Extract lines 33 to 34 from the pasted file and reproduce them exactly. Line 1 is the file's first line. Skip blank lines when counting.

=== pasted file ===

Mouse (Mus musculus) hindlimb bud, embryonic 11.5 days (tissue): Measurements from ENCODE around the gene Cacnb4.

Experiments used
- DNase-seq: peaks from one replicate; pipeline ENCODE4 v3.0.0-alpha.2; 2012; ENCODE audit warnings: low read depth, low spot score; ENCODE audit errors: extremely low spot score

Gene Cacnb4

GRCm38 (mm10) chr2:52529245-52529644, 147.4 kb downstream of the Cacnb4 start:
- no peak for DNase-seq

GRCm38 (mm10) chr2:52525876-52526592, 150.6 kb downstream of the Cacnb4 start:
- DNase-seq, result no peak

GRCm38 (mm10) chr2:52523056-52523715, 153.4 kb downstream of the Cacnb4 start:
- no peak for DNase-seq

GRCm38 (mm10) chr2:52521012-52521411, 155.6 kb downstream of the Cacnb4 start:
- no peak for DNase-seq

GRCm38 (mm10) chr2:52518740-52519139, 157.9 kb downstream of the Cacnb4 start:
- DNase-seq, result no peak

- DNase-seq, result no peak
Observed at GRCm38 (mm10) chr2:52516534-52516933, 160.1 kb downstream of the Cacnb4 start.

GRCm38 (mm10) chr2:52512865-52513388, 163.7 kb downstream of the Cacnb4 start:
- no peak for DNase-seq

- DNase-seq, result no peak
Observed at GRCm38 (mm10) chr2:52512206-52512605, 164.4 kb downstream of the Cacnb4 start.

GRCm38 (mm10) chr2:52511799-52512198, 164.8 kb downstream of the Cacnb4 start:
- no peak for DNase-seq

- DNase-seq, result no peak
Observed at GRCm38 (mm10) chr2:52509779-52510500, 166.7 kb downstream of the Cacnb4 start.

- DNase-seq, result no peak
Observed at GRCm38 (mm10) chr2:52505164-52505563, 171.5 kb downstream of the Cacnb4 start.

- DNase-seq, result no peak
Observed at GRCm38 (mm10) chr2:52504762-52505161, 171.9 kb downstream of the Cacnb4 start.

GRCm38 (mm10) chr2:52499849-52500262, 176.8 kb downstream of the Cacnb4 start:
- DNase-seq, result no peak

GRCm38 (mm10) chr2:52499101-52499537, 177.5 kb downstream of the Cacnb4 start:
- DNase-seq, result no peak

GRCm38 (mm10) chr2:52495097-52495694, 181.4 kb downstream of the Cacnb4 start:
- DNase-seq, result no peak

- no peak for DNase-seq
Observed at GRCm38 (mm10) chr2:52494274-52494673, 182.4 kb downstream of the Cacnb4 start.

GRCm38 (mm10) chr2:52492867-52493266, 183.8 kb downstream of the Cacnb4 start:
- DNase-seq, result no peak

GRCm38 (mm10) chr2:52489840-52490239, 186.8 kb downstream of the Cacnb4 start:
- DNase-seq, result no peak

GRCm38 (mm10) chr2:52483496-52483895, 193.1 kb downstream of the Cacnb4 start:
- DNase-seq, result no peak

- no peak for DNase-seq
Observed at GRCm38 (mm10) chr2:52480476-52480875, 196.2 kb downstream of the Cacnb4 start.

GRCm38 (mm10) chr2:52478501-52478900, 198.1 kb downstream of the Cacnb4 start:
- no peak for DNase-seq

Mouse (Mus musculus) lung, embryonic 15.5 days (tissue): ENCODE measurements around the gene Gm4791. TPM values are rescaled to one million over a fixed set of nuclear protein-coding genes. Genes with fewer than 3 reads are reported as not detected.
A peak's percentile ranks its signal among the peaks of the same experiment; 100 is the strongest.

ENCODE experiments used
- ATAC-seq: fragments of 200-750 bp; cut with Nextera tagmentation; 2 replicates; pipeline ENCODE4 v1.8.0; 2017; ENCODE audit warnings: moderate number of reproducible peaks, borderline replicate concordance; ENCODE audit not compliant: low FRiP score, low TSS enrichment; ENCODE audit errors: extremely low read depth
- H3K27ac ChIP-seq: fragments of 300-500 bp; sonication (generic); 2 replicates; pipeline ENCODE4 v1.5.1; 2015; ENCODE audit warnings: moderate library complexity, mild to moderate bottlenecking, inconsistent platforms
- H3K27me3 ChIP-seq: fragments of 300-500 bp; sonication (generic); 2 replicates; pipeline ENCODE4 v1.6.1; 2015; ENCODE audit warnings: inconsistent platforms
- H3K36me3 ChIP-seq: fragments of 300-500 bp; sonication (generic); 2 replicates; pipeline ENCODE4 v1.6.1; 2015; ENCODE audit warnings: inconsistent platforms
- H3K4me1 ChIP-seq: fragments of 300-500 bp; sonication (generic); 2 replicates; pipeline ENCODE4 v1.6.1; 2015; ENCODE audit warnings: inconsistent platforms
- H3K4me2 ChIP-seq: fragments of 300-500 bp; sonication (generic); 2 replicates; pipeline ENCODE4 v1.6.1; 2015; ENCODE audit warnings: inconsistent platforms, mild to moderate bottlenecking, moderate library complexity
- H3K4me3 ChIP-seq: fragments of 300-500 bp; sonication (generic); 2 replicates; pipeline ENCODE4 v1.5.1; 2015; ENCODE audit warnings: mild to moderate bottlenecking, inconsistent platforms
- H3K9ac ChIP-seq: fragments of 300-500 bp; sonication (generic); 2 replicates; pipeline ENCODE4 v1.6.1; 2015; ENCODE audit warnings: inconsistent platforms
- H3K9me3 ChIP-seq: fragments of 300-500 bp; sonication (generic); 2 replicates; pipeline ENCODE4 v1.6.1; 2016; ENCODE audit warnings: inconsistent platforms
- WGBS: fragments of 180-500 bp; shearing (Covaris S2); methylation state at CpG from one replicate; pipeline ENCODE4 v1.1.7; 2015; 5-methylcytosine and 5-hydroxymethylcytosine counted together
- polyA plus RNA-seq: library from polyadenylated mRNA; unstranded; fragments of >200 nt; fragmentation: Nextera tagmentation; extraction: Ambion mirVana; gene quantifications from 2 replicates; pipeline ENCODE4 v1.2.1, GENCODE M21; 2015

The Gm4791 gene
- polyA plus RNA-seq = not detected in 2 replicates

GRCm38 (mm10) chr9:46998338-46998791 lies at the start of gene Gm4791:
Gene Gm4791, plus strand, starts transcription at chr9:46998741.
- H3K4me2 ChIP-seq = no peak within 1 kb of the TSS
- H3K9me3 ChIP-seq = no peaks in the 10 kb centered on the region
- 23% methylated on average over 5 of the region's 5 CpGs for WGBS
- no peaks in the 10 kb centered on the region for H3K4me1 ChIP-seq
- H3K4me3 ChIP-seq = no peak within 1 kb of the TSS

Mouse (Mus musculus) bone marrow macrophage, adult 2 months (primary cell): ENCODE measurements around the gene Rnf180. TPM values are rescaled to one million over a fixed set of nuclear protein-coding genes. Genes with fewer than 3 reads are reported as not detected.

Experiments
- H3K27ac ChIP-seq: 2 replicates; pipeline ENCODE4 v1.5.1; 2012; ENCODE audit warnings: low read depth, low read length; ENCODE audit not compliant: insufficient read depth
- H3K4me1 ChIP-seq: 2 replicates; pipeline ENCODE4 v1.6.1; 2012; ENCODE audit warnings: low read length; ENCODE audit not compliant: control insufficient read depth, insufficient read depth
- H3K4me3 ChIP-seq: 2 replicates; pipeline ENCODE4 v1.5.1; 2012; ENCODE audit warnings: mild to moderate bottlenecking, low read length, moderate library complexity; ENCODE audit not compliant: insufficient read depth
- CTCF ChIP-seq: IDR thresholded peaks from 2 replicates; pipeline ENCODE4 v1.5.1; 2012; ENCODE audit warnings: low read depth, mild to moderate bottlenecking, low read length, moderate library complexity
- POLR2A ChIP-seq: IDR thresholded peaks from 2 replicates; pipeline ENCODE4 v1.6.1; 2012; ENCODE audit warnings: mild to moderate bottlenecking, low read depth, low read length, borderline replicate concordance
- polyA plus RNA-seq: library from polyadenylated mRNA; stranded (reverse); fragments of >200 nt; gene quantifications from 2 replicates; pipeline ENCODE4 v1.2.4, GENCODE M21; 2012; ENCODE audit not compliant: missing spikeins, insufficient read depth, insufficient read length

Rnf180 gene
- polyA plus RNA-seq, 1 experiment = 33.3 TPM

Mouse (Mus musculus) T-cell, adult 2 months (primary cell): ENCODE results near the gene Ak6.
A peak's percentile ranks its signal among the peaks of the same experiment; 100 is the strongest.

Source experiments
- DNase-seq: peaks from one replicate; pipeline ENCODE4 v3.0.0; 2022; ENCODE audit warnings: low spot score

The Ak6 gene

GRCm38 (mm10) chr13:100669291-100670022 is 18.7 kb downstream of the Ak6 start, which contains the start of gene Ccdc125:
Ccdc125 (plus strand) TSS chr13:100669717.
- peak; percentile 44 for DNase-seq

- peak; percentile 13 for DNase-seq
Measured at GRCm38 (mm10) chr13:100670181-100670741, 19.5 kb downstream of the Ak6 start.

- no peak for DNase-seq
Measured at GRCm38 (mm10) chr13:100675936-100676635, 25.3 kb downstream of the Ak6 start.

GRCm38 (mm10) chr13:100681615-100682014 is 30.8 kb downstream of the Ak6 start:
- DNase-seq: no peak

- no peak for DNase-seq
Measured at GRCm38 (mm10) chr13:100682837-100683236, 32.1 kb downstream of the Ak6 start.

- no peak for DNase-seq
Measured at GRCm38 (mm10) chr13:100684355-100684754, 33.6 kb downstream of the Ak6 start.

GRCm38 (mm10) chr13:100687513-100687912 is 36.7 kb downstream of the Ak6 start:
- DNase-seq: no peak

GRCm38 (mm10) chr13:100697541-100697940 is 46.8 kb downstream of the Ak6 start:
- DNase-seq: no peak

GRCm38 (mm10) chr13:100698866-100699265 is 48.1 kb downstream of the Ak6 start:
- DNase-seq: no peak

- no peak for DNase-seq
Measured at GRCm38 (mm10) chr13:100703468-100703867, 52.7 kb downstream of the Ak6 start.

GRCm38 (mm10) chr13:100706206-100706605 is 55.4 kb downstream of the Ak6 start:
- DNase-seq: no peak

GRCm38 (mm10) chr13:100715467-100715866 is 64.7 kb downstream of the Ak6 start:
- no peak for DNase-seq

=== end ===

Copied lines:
GRCm38 (mm10) chr2:52495097-52495694, 181.4 kb downstream of the Cacnb4 start:
- DNase-seq, result no peak